Philosophy and God Term Paper

Pages: 3 (1030 words)  ·  Bibliography Sources: ≈ 2  ·  File: .docx  ·  Level: College Senior  ·  Topic: Mythology - Religion

Philosophies of religion generally fall into one of two camps: theistic and atheistic views. The former provides proofs or arguments in favor of the existence of God, whereas the latter offers proofs or arguments denying the existence of God. Most of these philosophies are rooted in logical and rhetoric, but some are based more on subjectivity and personal experience than in logic or reason. Subcategories of main arguments define and distinguish each of these philosophical camps. For example, theistic philosophies include teleological arguments, cosmological arguments, ontological arguments, moral arguments, arguments related to self-interest such as Pascal's "wager," arguments rooted in the experience of miracles, and arguments rooted in religious experience. Each of these distinct philosophies approaches the nature and existence of God differently and offers different proofs for the existence of a Supreme Being. Similarly, atheistic philosophies range in their approach. Main atheistic refutations of the existence of God include the primary supposition that the burden of proof rests with the theist, as by default science has yet to find evidence proving the existence of God. Other atheistic arguments include the existence of evil, and the conflict between divine omnipotence and human free will. All philosophies of God include their corresponding oppositions.

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The teleological argument examines the complex nature of the universe and in light of its diversity and complexity supposes that only a God or Supreme Being could be responsible for creation. Teleological arguments are often called arguments of design, because they base themselves on the biological or physical designs of the known universe. The primary criticism of the teleological argument would point to its lack of causality: the fact that the universe appears to be intelligently designed does not necessarily mean that there is an intelligent designer.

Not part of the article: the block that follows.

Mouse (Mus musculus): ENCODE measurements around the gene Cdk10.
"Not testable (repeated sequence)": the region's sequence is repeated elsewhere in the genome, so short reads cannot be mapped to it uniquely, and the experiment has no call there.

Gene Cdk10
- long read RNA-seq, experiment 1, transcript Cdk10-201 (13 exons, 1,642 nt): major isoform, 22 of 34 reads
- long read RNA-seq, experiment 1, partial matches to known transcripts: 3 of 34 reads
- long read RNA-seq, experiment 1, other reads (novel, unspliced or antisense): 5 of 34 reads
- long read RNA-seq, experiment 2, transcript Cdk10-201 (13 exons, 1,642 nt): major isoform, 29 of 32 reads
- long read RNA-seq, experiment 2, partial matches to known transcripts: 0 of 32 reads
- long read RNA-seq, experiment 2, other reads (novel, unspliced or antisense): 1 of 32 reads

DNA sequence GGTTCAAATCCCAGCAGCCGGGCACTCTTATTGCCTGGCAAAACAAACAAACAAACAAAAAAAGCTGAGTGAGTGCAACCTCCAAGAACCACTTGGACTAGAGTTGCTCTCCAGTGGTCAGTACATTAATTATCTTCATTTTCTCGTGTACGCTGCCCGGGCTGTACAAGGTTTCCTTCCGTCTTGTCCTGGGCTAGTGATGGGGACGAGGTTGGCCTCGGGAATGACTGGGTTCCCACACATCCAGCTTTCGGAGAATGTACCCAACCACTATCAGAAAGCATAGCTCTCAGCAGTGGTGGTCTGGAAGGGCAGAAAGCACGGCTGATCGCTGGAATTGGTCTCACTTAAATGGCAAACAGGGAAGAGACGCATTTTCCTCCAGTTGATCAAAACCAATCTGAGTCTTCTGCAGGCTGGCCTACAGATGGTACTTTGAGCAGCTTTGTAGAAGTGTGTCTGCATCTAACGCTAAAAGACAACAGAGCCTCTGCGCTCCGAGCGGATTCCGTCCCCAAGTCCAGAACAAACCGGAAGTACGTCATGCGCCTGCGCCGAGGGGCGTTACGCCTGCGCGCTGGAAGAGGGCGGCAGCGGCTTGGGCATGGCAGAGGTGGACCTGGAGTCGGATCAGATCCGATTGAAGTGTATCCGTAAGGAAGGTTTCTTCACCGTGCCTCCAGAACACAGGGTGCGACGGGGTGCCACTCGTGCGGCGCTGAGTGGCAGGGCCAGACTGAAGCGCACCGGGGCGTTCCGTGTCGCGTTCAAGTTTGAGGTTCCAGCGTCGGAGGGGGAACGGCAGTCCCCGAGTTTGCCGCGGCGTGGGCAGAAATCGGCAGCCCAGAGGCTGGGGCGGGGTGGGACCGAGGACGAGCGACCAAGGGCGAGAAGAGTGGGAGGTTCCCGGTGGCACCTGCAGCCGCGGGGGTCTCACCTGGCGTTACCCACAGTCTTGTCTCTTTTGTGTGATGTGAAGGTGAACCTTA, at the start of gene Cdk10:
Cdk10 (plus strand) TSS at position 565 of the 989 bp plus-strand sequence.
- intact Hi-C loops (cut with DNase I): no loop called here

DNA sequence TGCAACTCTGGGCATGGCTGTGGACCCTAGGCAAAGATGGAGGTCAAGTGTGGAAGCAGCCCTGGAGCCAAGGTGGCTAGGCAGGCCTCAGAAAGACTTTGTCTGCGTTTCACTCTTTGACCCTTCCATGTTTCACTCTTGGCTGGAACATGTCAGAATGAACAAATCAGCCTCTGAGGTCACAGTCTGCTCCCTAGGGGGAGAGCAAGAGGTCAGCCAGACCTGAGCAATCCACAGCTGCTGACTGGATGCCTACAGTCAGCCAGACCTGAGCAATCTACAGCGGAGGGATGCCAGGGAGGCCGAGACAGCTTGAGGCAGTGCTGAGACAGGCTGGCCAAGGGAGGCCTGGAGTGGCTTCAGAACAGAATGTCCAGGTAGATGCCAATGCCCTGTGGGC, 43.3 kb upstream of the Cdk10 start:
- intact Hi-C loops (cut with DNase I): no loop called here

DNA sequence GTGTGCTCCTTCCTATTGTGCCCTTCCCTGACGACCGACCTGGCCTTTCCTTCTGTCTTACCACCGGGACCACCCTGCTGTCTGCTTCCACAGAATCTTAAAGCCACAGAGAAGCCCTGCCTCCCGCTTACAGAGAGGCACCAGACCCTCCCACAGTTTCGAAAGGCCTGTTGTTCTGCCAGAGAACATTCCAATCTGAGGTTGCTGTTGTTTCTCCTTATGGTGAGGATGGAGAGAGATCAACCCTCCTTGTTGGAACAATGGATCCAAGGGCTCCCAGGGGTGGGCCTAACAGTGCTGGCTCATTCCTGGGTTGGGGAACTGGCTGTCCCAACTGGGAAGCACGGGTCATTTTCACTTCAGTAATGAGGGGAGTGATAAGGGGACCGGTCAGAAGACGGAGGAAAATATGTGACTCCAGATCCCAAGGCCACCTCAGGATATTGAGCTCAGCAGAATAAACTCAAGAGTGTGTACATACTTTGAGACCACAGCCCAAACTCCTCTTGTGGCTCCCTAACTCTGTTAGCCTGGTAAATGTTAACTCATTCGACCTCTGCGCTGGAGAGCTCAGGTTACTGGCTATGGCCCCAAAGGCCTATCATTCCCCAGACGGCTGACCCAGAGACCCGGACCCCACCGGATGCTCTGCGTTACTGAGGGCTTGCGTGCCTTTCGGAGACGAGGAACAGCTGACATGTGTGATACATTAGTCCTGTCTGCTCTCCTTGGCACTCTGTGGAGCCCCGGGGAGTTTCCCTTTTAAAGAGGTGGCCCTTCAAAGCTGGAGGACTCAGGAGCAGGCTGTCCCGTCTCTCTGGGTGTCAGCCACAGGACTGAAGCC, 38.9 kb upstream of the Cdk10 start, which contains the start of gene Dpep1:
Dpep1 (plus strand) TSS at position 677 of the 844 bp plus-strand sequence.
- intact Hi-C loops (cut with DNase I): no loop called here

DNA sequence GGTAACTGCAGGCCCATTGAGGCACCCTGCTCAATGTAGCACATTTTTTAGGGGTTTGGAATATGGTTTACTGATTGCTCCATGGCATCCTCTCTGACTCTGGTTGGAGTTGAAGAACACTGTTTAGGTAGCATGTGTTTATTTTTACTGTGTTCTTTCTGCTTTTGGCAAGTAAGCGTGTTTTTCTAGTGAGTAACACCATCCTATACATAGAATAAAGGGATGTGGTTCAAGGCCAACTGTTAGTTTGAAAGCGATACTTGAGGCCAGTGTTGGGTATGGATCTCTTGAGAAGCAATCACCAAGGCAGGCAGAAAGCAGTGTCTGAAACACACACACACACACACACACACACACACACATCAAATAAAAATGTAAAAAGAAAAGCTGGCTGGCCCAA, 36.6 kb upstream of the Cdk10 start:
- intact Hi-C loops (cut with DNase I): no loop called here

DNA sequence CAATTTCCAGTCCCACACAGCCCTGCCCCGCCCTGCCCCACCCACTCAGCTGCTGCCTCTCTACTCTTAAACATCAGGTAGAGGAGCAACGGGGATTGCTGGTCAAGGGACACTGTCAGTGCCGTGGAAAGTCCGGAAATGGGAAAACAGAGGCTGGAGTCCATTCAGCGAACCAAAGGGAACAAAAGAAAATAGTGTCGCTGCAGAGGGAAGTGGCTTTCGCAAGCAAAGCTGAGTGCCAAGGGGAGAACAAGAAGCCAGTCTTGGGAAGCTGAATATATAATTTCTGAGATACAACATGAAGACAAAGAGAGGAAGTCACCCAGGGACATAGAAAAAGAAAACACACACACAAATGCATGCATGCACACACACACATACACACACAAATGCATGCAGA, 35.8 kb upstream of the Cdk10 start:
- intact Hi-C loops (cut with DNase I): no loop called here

Term Paper on Philosophy and God Assignment

The cosmological argument in favor of the existence of God is similar in that it points to the physical universe as proof of God's existence. However, the cosmological argument seeks for an ultimate cause of creation. The primary objection to the cosmological argument raises the issue of the ultimate cause: if everything in the cosmos has a causal force, then what, if anything, can cause God? Some cosmological arguments are temporal in nature, that is, they refer to the nature time when determining the cause of creation. Because it is theoretically possible that God has no cause and is a causeless force or being, the cosmological argument cannot actually prove that God exists, only that God is one possible cause of the universe.

The ontological argument for the existence of God rests entirely on the logical fallacy of a priori reasoning. While a logically cohesive whole, the argument falls short of offering any clear-cut proof for the existence of God. Descartes' "I think therefore I am" is an ontological argument that demonstrates the difficulty in using ontology to prove the existence of an abstract being or concept. However, the ontological argument is appealing for the very fact that it is as abstract as the principle of God itself.

Arguments in favor of God that are rooted in morality, the miraculous, and in personal religious experience are… [END OF PREVIEW] . . . READ MORE

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